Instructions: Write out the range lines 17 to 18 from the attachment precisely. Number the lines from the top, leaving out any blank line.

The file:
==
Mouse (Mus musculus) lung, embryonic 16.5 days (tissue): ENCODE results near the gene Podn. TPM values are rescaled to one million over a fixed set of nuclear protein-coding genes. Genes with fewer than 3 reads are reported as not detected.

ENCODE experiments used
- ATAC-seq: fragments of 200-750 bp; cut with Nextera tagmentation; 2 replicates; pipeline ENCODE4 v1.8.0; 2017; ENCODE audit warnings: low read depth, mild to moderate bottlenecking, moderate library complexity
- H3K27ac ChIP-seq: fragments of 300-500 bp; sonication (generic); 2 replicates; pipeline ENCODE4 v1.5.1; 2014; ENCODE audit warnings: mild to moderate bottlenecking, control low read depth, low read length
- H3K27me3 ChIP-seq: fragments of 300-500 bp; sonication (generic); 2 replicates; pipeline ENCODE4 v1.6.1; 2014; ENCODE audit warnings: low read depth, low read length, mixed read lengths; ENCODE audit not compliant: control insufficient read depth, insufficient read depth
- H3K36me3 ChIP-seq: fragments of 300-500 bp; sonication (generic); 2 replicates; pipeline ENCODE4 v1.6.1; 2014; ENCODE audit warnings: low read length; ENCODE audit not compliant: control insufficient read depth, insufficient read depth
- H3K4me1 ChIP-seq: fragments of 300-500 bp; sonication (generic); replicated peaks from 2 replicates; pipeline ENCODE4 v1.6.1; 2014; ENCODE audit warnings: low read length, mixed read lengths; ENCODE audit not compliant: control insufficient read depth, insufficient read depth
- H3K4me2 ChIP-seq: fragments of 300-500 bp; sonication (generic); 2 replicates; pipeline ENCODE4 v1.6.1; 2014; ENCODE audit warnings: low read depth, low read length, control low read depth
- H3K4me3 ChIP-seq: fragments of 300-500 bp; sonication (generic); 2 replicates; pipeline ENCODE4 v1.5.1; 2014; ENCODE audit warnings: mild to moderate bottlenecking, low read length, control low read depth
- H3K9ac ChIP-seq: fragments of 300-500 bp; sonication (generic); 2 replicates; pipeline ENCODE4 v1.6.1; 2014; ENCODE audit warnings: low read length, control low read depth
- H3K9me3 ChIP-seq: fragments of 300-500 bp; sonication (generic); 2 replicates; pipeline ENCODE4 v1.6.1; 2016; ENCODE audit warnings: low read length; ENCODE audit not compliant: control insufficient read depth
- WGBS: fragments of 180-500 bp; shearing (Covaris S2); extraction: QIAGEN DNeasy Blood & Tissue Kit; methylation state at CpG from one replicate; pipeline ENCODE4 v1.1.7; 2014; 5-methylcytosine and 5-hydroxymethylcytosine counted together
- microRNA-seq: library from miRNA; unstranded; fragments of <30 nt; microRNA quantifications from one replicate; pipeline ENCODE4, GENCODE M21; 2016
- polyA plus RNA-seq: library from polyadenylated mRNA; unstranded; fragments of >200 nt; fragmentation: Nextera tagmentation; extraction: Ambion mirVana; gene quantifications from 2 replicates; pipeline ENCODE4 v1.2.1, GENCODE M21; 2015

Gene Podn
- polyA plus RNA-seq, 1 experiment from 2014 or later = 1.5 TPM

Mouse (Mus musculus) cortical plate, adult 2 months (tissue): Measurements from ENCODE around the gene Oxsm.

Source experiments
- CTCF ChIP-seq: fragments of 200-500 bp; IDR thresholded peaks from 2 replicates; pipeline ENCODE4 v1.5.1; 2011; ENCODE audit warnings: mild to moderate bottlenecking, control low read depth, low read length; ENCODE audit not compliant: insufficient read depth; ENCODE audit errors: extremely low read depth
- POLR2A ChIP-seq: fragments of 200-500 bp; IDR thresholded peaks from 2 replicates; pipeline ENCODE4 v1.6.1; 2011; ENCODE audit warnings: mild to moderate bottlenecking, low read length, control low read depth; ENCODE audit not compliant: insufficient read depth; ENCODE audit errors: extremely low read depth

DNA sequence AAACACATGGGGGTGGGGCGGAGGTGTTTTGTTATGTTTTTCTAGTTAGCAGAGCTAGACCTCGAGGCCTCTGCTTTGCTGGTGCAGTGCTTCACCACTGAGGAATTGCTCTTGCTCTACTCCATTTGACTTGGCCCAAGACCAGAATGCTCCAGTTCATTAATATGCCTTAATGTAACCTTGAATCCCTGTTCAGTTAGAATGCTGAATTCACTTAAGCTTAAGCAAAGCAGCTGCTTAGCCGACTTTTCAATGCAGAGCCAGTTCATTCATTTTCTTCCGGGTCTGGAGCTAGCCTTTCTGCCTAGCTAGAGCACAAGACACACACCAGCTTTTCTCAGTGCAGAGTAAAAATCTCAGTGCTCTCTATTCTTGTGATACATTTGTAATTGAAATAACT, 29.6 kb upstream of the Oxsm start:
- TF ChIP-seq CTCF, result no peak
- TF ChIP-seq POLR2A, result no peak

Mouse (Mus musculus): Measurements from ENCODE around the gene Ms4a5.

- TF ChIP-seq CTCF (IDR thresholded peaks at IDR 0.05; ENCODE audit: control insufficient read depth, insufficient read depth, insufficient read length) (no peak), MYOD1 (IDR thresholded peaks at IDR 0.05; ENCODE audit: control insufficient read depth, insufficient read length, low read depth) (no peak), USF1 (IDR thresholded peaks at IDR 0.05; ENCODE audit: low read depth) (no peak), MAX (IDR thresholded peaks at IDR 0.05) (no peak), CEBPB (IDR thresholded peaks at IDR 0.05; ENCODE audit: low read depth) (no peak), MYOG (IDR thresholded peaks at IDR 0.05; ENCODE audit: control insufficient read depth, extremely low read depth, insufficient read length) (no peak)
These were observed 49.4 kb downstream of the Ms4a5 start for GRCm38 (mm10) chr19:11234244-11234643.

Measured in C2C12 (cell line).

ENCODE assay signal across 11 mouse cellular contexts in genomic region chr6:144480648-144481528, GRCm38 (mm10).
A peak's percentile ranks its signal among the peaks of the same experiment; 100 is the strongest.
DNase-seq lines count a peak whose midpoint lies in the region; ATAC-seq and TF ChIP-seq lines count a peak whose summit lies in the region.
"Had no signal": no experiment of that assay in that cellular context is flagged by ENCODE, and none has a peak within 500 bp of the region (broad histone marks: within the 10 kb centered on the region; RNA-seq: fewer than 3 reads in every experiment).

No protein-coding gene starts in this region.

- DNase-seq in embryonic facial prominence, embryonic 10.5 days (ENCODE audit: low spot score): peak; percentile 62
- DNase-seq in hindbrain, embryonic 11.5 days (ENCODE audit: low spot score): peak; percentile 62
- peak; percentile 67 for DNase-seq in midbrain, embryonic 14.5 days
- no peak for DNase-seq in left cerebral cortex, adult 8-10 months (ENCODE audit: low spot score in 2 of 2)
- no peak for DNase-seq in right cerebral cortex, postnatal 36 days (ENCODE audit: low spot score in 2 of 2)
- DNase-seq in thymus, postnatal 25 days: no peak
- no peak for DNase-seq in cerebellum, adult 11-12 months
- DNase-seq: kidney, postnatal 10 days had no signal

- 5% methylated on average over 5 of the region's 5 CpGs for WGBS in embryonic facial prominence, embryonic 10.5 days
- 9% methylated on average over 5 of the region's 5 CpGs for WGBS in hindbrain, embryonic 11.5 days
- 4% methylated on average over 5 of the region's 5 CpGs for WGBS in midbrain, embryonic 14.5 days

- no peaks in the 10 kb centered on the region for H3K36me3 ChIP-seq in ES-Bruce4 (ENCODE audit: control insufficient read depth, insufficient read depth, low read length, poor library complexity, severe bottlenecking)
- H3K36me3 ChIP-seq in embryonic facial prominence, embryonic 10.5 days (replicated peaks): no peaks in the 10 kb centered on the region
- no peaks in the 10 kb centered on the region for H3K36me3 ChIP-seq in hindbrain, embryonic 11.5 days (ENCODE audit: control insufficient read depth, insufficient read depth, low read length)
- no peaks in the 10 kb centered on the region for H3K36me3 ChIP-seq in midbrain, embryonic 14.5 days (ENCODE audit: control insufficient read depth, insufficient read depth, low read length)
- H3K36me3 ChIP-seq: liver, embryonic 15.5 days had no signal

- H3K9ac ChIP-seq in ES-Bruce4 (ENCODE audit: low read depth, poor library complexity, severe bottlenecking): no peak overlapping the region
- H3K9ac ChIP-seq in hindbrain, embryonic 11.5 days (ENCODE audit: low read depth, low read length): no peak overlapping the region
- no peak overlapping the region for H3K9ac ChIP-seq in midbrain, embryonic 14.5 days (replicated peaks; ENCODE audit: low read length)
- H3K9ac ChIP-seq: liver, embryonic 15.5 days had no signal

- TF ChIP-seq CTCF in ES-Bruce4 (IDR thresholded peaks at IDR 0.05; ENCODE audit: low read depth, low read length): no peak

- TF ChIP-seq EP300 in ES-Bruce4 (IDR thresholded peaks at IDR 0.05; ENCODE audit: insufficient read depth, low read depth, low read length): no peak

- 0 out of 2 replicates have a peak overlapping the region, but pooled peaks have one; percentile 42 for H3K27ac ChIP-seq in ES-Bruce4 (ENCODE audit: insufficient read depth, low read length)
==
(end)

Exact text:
Mouse (Mus musculus) cortical plate, adult 2 months (tissue): Measurements from ENCODE around the gene Oxsm.

Source experiments